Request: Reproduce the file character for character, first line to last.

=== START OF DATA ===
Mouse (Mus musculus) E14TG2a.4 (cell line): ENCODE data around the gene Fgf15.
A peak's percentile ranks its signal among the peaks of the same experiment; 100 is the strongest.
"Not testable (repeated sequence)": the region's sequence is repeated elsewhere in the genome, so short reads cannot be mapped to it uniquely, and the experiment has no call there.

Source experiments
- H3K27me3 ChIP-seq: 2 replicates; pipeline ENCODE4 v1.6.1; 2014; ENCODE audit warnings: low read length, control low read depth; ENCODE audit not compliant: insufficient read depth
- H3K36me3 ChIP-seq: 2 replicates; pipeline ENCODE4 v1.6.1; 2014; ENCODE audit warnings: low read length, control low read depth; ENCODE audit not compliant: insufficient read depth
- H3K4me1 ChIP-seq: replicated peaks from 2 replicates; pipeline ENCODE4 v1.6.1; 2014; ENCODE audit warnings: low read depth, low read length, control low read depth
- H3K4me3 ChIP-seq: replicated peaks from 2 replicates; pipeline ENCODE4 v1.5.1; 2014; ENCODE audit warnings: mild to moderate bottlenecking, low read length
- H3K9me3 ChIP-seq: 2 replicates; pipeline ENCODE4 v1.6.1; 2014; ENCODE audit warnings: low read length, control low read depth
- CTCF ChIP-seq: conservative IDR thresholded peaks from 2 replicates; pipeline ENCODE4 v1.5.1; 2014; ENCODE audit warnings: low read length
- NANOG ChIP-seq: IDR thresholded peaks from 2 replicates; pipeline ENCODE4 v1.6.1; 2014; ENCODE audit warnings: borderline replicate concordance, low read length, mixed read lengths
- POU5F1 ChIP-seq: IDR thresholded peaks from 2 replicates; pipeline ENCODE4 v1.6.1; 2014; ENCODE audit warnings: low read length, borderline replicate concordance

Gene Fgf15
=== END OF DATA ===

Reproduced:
Mouse (Mus musculus) E14TG2a.4 (cell line): ENCODE data around the gene Fgf15.
A peak's percentile ranks its signal among the peaks of the same experiment; 100 is the strongest.
"Not testable (repeated sequence)": the region's sequence is repeated elsewhere in the genome, so short reads cannot be mapped to it uniquely, and the experiment has no call there.

Source experiments
- H3K27me3 ChIP-seq: 2 replicates; pipeline ENCODE4 v1.6.1; 2014; ENCODE audit warnings: low read length, control low read depth; ENCODE audit not compliant: insufficient read depth
- H3K36me3 ChIP-seq: 2 replicates; pipeline ENCODE4 v1.6.1; 2014; ENCODE audit warnings: low read length, control low read depth; ENCODE audit not compliant: insufficient read depth
- H3K4me1 ChIP-seq: replicated peaks from 2 replicates; pipeline ENCODE4 v1.6.1; 2014; ENCODE audit warnings: low read depth, low read length, control low read depth
- H3K4me3 ChIP-seq: replicated peaks from 2 replicates; pipeline ENCODE4 v1.5.1; 2014; ENCODE audit warnings: mild to moderate bottlenecking, low read length
- H3K9me3 ChIP-seq: 2 replicates; pipeline ENCODE4 v1.6.1; 2014; ENCODE audit warnings: low read length, control low read depth
- CTCF ChIP-seq: conservative IDR thresholded peaks from 2 replicates; pipeline ENCODE4 v1.5.1; 2014; ENCODE audit warnings: low read length
- NANOG ChIP-seq: IDR thresholded peaks from 2 replicates; pipeline ENCODE4 v1.6.1; 2014; ENCODE audit warnings: borderline replicate concordance, low read length, mixed read lengths
- POU5F1 ChIP-seq: IDR thresholded peaks from 2 replicates; pipeline ENCODE4 v1.6.1; 2014; ENCODE audit warnings: low read length, borderline replicate concordance

Gene Fgf15